This dream really rattled me. Then yesterday I didn’t plan on drinking but I just did. Then I heard your red wine story and I immediately knew that there is a spirit of alcohol that feeds off my energy.

Is this so strange? Do we not call distilled alcohol “spirits”? Don’t we celebrate so, from Shakespeare’s Falstaff to the Captain Morgan rum ads, where a piratical, intensely colorful, mischievous spirit manifests like a jinn in the company of young drinkers at a party?

From an indigenous perspective, it isn’t odd at all. As anthropologist Frédérique Apffel-Marglin points out, among traditional cultures,

Concerted actions between humans and certain non-humans that have been crucial for human welfare and carried out over long periods of time have given rise to entities, or rather beings, who embody those concerted actions. For example, the soil becomes Mama Allpa, a being to whom prayers and offerings are made, who is endowed with understanding, agency and sentience and responds to the actions of humans. In modernity the soil has become a “natural resource” bereft of agency, sentience and understanding.

If this has been characteristic and true (the enthnographic records clearly indicate it is) for human culture for thousands of years, why should we be an exception? Why should alcohol, to whom we do indeed offer up a steady stream of addict’s prayers and offerings, not be an entity in its own right?

My own innate resistance to this concept, which I presume is shared with most of my readers, is actually a product of my own historical conditioning, As Apffel-Marglin points out regarding ancestral practices of making offerings to the Earth,

The Reformers in 16th century Europe called such rituals “magic” due to their insistence on the total separation between humans, non-humans, and the religious, namely a God removed from the material world. For the Reformers, agency, voice, and meaning became exclusively human attributes. Ever since the Reformers’ separation between matter and spirit, such rituals of regeneration could only be understood as humans representing symbolically or metaphorically the non-humans who became passive and silent.

Does not her argument, which applies to all concerted action between human and non-human agencies carried out over long periods of time, apply equally well to alcohol? Are we really justified in claiming that all the spiritual manifestations of alcohol are mere representations of something actually inert and without sentience?

For “passive and silent” alcohol is not, not by a long shot.

This essay is not, by the way, an argument for a ban on alcohol or any other consciousness altering substance. It’s a call to get our relationships straight with them, which indigenous peoples can teach us a lot about. Whatever our take may be on the metaphysics of indigenous world views, their efficacy is undeniable.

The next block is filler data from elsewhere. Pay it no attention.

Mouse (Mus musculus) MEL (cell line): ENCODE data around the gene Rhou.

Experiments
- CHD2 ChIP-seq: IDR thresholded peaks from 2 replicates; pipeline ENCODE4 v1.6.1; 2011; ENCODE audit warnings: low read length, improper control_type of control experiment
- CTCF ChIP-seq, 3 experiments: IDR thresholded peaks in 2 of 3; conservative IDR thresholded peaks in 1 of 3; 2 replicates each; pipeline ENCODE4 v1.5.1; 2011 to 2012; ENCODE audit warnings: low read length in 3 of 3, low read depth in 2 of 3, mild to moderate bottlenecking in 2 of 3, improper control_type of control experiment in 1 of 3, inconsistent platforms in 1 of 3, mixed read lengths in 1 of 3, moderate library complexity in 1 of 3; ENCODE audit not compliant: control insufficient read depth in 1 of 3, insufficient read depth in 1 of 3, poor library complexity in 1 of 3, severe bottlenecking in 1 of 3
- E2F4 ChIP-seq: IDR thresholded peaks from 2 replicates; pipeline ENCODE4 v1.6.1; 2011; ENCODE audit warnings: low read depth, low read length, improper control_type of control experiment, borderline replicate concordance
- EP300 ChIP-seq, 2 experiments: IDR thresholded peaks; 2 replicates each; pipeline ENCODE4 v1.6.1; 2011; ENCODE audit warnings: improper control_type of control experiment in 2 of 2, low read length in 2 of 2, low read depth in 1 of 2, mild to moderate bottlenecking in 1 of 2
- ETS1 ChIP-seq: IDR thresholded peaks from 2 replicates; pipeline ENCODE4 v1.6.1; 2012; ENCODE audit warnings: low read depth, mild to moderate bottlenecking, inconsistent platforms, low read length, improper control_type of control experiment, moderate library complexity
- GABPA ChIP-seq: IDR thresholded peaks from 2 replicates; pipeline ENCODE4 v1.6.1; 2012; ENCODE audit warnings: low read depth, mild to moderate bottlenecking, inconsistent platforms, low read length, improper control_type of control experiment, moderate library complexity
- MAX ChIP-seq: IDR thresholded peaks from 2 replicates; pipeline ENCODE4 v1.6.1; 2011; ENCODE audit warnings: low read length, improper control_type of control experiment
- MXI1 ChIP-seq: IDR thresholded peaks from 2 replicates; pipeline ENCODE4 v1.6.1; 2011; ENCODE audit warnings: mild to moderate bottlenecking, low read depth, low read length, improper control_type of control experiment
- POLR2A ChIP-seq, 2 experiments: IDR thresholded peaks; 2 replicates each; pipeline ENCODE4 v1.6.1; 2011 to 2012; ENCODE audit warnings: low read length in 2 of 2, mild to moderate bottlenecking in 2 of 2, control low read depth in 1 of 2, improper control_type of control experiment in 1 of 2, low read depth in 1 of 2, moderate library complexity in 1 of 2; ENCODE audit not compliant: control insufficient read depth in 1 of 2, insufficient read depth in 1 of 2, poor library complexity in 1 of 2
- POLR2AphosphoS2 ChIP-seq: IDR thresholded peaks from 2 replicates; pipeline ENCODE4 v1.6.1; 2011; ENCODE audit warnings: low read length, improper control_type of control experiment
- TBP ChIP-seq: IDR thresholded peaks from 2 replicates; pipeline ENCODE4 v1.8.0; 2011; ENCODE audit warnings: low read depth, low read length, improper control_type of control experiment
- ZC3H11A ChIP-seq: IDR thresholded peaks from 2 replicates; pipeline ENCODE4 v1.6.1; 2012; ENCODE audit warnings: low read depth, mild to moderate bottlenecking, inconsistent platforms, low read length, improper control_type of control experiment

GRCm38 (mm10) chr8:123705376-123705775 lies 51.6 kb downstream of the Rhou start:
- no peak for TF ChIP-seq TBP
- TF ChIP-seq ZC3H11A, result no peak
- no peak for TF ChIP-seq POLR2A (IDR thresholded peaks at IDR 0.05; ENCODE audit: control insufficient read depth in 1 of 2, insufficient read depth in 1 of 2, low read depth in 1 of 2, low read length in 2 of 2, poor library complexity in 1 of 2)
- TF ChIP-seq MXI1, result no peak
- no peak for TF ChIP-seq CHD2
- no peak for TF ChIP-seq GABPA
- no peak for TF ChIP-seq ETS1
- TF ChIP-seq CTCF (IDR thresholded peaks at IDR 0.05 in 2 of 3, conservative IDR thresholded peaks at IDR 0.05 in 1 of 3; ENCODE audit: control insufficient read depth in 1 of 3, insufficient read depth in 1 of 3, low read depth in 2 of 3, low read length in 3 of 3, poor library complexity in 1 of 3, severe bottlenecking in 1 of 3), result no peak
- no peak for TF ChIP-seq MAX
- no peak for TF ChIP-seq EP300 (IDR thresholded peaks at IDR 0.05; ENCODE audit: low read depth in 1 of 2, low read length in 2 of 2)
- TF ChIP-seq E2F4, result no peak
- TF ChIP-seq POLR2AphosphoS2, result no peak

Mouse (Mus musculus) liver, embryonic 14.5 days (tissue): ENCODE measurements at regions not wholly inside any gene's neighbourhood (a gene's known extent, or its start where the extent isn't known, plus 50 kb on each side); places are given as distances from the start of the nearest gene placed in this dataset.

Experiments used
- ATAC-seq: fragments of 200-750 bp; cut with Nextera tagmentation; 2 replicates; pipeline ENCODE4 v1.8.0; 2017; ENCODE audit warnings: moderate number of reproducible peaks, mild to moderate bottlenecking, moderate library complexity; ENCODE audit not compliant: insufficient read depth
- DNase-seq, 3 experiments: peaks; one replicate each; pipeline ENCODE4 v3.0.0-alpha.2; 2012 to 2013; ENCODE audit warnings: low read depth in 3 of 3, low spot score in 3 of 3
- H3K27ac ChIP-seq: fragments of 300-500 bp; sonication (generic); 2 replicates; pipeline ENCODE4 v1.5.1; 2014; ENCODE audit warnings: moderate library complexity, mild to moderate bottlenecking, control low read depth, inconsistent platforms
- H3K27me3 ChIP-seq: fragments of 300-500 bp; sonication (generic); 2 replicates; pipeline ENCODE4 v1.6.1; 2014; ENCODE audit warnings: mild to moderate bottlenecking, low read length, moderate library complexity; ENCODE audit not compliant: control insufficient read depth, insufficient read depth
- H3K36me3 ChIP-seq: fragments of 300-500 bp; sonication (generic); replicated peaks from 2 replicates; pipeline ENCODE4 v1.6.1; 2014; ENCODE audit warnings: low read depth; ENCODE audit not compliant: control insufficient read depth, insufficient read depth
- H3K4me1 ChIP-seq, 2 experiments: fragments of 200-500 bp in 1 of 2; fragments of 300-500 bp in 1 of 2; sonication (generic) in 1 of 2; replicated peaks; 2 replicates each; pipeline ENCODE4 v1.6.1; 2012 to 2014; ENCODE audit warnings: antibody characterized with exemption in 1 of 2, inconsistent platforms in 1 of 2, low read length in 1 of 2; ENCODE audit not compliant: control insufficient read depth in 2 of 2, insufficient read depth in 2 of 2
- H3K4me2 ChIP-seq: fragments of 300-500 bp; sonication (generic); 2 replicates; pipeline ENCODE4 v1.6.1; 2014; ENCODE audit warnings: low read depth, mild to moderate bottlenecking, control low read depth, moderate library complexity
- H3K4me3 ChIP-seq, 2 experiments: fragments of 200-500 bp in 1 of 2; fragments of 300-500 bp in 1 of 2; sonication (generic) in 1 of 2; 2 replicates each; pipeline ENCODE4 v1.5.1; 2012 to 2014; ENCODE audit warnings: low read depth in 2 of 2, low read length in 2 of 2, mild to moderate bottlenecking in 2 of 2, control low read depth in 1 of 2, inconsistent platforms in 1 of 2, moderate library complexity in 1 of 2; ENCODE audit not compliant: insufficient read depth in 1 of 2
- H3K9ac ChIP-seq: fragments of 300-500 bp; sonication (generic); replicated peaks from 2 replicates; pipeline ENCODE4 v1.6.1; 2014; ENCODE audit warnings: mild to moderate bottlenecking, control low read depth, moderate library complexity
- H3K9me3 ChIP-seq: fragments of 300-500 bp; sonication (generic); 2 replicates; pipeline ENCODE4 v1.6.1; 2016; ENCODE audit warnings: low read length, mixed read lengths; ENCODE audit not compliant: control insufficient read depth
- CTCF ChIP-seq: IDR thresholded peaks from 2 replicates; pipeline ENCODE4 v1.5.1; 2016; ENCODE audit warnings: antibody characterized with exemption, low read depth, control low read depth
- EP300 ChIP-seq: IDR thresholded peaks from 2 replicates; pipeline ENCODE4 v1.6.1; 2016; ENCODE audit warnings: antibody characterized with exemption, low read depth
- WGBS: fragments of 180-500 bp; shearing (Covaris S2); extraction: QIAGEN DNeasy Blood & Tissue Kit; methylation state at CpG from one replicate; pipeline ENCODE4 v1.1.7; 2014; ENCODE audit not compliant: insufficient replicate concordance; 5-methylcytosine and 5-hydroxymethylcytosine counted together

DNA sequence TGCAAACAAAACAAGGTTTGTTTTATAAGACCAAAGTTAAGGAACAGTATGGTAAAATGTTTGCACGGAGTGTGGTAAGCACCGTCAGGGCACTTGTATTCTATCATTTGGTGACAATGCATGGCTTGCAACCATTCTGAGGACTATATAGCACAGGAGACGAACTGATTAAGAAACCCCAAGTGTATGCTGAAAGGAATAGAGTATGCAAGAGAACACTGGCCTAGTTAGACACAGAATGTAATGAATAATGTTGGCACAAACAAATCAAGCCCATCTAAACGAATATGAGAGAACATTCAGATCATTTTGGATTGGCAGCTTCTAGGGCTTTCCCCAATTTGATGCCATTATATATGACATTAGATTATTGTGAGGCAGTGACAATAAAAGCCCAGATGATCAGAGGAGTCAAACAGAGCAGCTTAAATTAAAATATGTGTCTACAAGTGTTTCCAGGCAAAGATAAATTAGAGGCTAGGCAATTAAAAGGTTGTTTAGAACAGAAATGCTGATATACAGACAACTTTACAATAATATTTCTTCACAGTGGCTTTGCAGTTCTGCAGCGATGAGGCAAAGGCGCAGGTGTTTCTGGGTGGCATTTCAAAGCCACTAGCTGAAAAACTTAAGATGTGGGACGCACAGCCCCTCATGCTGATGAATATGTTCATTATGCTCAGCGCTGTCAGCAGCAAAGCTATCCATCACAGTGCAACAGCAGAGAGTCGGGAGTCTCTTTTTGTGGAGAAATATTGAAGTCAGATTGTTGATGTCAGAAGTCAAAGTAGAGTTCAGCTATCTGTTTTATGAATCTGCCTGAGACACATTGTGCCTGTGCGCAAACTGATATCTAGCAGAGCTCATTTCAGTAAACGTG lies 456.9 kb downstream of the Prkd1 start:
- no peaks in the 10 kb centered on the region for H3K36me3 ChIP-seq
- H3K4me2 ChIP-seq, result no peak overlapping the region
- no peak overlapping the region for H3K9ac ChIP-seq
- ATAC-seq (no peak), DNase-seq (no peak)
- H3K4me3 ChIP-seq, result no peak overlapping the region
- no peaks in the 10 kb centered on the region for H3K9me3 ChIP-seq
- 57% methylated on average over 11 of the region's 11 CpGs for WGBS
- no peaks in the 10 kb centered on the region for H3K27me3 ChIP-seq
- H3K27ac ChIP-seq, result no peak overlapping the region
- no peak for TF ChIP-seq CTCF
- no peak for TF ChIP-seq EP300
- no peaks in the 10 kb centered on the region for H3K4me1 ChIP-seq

Wine with admixtures was once used medicinally in medieval Europe, tobacco and coca in indigenous ways are sacred plants which allow us to commune with divinity and heal, and if I’m ever seriously injured, please give me a preparation from the opium plant! Opium, according to the indigenous ancient Greeks, is sacred, a gift to humanity from Prometheus. I have entire faith in its curative properties.

By treating our plant allies with respect and veneration, we protect ourselves. A quick glimpse at any tobacco addict, who believes tobacco a mere “natural resource” and consumer product, is sufficient to support that argument!

II

Philosopher Simon May in his work Love: A History offers a definition of love that relates profoundly to healing:

Love, I will argue, is the rapture we feel for people and things that inspire in us the hope of an indestructible grounding for our life. It is a rapture that sets us off on––and sustains––the long search for a secure relationship between our being and theirs.

If we all need to love, it is because we all need to feel at home in the world: to root our life in the here and now; to give our existence solidity and validity; to deepen the sensation of being; to enable us to experience the reality of our life as indestructible (even if we also accept that our life is temporary and will end in death).

This is the feeling I call ‘ontological rootedness’––ontology being that branch of philosophy that deals with the nature and experience of existence. My suggestion is that we will love only those (very rare) people or things or ideas or disciplines or landscapes that can inspire in us ontological rootedness. If they can, we will love them regardless of their other qualities: regardless of how beautiful or good they are; of how (in the case of people we love) generous or altruistic or compassionate; of how interested in our life and projects. And regardless, even, of whether they value us. For love’s overriding concern is to find a home for our life and being.

Is it possible to love the Earth with such rapture, such a sense of indestructible grounding, that certain places––a river, a moor, a forest, a desert––give us “ontological rootedness,” a home for our life and being? Would we not make pilgrimages to these places, immerse ourselves in them whenever possible, and find healing and renewal in them? I think so, and it follows that spiritual practices grounded in “ontological rootedness” in the Earth and the cosmos can heal conditions like addiction. Certainly, my own long-standing alcoholism, as I must now call it, was healed in through that rootedness.